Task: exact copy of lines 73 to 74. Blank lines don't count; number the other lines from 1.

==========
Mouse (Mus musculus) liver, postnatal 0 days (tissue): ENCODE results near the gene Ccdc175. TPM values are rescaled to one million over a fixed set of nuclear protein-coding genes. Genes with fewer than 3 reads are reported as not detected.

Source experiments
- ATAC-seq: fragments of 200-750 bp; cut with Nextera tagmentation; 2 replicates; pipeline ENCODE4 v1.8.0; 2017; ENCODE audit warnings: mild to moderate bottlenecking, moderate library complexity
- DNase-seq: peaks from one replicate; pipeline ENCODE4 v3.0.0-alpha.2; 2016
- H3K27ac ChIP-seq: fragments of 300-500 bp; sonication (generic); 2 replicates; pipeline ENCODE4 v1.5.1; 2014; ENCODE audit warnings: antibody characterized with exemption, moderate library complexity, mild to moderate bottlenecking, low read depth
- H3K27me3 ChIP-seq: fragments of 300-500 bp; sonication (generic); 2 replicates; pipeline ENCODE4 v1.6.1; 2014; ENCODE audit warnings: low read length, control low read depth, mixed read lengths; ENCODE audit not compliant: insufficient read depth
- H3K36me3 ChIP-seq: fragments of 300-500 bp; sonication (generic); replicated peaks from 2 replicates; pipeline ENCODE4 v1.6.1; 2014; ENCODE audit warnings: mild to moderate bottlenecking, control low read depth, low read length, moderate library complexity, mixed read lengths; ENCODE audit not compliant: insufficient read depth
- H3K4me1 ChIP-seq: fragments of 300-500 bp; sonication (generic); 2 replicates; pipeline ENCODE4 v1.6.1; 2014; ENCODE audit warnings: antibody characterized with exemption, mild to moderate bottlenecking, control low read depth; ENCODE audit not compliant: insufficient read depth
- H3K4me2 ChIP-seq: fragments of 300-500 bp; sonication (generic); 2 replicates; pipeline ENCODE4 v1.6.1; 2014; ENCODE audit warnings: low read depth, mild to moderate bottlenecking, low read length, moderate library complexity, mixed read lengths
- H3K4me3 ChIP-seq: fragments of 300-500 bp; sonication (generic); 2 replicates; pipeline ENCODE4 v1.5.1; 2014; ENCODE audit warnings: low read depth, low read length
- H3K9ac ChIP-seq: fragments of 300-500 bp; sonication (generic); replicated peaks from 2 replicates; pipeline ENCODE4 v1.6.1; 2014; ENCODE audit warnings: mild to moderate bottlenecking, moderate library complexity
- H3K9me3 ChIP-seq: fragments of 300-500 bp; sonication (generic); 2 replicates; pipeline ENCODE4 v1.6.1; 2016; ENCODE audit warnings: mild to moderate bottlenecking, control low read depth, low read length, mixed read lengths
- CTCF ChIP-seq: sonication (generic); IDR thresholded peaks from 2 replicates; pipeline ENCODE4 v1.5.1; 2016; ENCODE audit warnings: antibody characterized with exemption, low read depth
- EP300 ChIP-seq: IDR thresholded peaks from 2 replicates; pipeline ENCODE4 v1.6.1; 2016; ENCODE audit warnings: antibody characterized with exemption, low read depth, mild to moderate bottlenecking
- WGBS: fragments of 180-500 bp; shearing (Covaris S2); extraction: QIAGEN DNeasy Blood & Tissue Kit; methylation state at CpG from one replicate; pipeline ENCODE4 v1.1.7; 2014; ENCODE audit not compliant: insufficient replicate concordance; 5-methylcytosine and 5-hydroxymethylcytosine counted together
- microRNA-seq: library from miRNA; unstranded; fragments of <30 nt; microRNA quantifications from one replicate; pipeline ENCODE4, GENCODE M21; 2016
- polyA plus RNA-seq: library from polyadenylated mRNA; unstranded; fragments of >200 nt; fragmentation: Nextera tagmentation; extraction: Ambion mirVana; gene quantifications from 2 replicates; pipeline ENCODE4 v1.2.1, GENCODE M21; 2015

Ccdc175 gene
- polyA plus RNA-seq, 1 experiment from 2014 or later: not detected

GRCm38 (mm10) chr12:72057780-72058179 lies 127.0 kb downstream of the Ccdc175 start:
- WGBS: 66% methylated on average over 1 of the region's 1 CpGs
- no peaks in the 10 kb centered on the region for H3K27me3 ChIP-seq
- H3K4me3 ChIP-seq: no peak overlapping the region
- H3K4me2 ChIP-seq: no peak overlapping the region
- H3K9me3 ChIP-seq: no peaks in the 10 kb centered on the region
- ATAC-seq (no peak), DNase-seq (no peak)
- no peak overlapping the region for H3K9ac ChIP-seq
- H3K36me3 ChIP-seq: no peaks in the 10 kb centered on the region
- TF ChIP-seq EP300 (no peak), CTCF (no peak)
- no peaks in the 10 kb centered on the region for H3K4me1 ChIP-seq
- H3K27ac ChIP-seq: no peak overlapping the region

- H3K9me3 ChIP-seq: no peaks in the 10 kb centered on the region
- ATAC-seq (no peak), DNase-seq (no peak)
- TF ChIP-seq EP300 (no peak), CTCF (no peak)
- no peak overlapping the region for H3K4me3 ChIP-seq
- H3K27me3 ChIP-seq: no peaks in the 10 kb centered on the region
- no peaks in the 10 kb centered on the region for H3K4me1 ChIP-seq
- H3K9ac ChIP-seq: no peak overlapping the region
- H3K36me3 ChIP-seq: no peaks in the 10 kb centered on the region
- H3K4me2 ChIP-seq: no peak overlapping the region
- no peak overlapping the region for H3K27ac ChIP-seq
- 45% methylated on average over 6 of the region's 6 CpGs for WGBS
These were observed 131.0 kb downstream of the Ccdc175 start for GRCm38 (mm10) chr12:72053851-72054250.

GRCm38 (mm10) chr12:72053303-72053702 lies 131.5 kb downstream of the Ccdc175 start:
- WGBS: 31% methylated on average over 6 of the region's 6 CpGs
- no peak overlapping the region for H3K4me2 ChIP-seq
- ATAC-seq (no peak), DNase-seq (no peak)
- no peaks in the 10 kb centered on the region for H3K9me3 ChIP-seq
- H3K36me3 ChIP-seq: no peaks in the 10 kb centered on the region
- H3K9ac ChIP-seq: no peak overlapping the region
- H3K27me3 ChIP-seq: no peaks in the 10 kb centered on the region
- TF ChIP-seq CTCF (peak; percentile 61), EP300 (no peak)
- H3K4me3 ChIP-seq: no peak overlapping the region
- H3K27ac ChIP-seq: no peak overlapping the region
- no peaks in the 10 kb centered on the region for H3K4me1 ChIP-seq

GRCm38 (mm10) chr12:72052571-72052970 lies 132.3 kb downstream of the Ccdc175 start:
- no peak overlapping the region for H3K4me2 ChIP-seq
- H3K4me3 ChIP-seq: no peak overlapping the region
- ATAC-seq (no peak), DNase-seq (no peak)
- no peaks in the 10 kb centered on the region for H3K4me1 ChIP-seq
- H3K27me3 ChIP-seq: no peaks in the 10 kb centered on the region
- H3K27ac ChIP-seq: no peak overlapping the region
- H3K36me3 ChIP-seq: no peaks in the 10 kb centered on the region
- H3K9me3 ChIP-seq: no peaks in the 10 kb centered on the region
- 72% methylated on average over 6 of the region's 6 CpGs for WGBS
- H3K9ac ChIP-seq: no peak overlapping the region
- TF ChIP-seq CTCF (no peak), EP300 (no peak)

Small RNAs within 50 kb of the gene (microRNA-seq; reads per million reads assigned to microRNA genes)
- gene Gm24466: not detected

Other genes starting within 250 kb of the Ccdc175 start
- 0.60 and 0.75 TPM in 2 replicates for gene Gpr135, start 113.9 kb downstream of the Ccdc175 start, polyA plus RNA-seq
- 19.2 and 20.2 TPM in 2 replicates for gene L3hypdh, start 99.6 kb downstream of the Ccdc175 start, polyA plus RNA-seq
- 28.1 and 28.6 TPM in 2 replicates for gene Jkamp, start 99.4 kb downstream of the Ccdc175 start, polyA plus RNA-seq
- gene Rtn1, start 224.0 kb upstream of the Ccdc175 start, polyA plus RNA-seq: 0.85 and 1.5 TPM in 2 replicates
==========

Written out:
- 28.1 and 28.6 TPM in 2 replicates for gene Jkamp, start 99.4 kb downstream of the Ccdc175 start, polyA plus RNA-seq
- gene Rtn1, start 224.0 kb upstream of the Ccdc175 start, polyA plus RNA-seq: 0.85 and 1.5 TPM in 2 replicates